§ MR. DILLON (Mayo, E.)
I beg to ask the Secretary of State for War whether, as stated in the Report of Lieutenant-General Sir H. E. Colvile, he received his orders direct from Lord Kitchener throughout the 18th of February, 1900; whether he will publish the note from Lord Roberts, mentioned in the Report from Lieutenant-General Kelly-Kenny, on the operations on the 18th February; and can he state who, as a matter of fact, is held by the War Office to have been responsible for the conduct of the battle at Paardeberg on the 18th February, 1900.
§ THE SECRETARY OF STATE FOR WAR (Mr. BRODRICK, Surrey, Guild-ford)
I have already explained the position as regards the command at Paardeberg. It is most unusual to publish letters passing between generals during an action, and there is no intention of publishing any further despatches; but as there is no mystery in the matter, and as I desire to save the time of the House, I will read the note in question—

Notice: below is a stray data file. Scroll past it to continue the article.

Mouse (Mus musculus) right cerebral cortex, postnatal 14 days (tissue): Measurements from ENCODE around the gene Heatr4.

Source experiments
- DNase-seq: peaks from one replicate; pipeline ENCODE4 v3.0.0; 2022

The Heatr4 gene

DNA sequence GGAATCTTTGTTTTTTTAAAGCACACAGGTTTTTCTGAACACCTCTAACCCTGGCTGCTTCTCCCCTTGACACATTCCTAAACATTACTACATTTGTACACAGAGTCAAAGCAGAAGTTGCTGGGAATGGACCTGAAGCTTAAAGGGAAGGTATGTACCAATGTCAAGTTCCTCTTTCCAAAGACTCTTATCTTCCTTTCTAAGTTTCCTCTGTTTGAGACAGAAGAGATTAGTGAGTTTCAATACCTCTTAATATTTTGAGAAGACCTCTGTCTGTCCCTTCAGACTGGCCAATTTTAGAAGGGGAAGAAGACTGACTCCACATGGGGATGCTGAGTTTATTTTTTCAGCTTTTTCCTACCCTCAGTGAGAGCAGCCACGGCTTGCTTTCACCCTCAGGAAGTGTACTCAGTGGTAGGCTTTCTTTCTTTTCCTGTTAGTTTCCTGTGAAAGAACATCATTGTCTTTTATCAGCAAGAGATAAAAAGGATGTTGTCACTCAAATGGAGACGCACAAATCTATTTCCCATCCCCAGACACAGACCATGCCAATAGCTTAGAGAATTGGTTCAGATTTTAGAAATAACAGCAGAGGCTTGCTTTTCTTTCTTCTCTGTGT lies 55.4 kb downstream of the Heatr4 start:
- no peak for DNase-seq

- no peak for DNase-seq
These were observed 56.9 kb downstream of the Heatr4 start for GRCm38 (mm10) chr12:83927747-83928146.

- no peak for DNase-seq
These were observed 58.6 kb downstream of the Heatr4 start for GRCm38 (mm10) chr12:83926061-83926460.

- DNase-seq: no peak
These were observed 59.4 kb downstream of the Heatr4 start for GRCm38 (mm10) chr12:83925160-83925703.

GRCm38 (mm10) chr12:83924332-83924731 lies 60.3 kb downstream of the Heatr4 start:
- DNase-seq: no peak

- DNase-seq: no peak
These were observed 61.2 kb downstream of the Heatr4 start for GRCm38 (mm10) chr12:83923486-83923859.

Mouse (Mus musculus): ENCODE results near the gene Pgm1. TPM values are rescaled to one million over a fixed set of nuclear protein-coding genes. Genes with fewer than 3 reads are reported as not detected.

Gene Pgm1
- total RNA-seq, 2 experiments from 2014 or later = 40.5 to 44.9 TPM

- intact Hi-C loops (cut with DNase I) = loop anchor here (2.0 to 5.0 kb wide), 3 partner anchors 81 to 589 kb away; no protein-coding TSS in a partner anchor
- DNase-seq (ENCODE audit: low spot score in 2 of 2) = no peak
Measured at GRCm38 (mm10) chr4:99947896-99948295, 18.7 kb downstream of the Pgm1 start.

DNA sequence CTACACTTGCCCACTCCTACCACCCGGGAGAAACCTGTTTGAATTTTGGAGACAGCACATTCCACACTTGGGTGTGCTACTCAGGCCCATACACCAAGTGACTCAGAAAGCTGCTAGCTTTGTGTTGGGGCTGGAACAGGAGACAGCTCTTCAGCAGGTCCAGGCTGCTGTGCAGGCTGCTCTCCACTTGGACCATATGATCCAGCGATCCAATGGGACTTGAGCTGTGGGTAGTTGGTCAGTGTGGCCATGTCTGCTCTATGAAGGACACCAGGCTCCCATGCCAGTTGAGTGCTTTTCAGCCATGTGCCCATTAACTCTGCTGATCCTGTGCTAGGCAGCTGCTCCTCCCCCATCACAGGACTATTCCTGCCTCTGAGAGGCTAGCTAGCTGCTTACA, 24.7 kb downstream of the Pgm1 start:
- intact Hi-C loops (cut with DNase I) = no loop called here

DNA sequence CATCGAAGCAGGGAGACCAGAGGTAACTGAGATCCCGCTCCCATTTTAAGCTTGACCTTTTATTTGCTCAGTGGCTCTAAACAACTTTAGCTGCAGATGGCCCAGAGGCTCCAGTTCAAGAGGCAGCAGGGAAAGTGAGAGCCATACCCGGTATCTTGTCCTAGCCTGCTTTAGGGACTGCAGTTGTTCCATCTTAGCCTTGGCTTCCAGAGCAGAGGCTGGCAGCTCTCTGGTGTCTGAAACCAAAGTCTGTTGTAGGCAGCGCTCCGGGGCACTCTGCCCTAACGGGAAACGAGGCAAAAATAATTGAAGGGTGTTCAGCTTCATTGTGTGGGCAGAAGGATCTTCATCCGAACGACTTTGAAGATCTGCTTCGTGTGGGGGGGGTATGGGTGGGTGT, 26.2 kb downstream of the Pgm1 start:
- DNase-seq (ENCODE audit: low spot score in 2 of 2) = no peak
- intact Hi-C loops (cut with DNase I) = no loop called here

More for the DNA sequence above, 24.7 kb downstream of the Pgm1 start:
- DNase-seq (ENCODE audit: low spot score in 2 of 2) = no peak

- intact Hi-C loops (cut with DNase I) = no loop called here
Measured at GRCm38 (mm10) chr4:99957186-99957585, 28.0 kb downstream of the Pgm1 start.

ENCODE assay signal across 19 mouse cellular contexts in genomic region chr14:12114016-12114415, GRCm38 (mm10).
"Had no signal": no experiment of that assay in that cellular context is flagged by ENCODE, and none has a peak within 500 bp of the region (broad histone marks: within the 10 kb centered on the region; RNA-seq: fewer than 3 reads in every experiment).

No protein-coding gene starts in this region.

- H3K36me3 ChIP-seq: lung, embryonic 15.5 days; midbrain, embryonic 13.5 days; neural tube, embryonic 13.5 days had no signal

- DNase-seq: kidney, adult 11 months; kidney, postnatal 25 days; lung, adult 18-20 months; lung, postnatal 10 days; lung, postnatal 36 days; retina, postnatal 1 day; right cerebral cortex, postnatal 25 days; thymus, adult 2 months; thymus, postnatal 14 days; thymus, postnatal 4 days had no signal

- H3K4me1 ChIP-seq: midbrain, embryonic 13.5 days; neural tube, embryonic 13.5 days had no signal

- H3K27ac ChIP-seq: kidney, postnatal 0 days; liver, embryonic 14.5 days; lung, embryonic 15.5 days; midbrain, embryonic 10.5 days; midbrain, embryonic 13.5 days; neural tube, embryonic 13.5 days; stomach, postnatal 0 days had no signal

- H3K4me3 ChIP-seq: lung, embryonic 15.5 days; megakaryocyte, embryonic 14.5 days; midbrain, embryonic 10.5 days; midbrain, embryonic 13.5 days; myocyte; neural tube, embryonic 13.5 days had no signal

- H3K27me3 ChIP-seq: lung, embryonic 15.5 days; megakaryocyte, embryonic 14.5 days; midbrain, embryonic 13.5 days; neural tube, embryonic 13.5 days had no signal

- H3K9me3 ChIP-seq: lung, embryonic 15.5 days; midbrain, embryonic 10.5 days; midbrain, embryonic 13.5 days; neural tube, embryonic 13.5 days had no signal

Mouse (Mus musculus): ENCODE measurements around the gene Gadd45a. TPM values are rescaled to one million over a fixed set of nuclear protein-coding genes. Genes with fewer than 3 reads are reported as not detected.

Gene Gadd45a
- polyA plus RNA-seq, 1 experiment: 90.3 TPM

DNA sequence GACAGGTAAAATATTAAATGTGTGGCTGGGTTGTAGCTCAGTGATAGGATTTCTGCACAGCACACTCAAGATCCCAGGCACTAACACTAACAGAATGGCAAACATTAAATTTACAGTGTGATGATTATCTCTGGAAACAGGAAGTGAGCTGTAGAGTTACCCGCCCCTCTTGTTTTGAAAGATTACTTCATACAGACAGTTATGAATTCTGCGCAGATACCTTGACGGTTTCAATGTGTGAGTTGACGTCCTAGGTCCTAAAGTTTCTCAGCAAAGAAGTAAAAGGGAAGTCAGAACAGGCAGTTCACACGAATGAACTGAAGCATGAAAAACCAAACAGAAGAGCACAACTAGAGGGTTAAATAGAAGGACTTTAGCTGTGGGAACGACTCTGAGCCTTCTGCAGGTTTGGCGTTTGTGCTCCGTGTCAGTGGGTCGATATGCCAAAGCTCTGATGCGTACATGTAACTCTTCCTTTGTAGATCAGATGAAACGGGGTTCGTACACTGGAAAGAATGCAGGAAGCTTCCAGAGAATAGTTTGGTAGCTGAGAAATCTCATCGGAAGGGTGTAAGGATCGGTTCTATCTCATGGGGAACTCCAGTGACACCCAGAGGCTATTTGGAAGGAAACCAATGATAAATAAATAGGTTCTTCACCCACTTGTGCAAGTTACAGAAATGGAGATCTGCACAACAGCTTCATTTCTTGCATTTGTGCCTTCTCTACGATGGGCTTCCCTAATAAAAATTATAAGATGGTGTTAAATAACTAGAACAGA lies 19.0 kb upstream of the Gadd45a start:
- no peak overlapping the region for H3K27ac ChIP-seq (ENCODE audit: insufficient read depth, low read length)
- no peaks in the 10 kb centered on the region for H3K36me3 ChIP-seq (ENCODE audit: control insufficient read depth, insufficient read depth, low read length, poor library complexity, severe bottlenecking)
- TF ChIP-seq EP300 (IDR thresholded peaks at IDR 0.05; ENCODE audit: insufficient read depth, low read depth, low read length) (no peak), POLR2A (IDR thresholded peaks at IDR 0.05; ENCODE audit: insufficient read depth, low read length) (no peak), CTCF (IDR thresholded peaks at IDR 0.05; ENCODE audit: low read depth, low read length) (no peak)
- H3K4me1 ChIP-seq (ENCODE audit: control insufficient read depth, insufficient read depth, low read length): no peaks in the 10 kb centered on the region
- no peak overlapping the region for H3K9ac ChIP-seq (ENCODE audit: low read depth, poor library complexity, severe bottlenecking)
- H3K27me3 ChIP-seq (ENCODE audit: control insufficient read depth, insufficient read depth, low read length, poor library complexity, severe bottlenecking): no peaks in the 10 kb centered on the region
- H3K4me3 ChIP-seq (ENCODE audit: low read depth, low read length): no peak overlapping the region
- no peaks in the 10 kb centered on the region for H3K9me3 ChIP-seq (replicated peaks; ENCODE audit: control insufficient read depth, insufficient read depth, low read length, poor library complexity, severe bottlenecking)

§ Jacobsdal, 17th February, 1900.
§ "My dear Kenny,—I hope you are pushing on with all possible speed to overtake Cronje's laager. It is of the utmost importance it should not get away. The bullocks drawing his wagons cannot go as fast as our mules, nor so many consecutive days without breaking down. I hope to join you to-morrow; meanwhile please consider that Lord Kitchener is with you for the purpose of communicating to 735 you my orders, so that there may be no delay—such as references to and fro would entail. If we can deal Cronje a heavy blow, it is likely that there will be no more fighting in the Orange Free State.
§ "Believe me,
§ "Yours truly,
§ "(Signed) ROBERTS."
§ MR. DILLON
As the right hon. Gentleman has said there is no mystery about this matter, he will probably be willing to answer the last paragraph of the question. Surely the War Office hold some information as to who is responsible for the conduct of every battle?
§ MR. BRODRICK
I have stated this two or three times to the hon. Gentleman already, and this is for the last time of asking. I have said that General Kelly-Kenny was in command, that Lord Kitchener was there under orders and suggested operations to him, and his advice when he made suggestions was taken.
§ MR. BRODRICK
That is a contingency which did not happen, and hypothetical questions I cannot answer.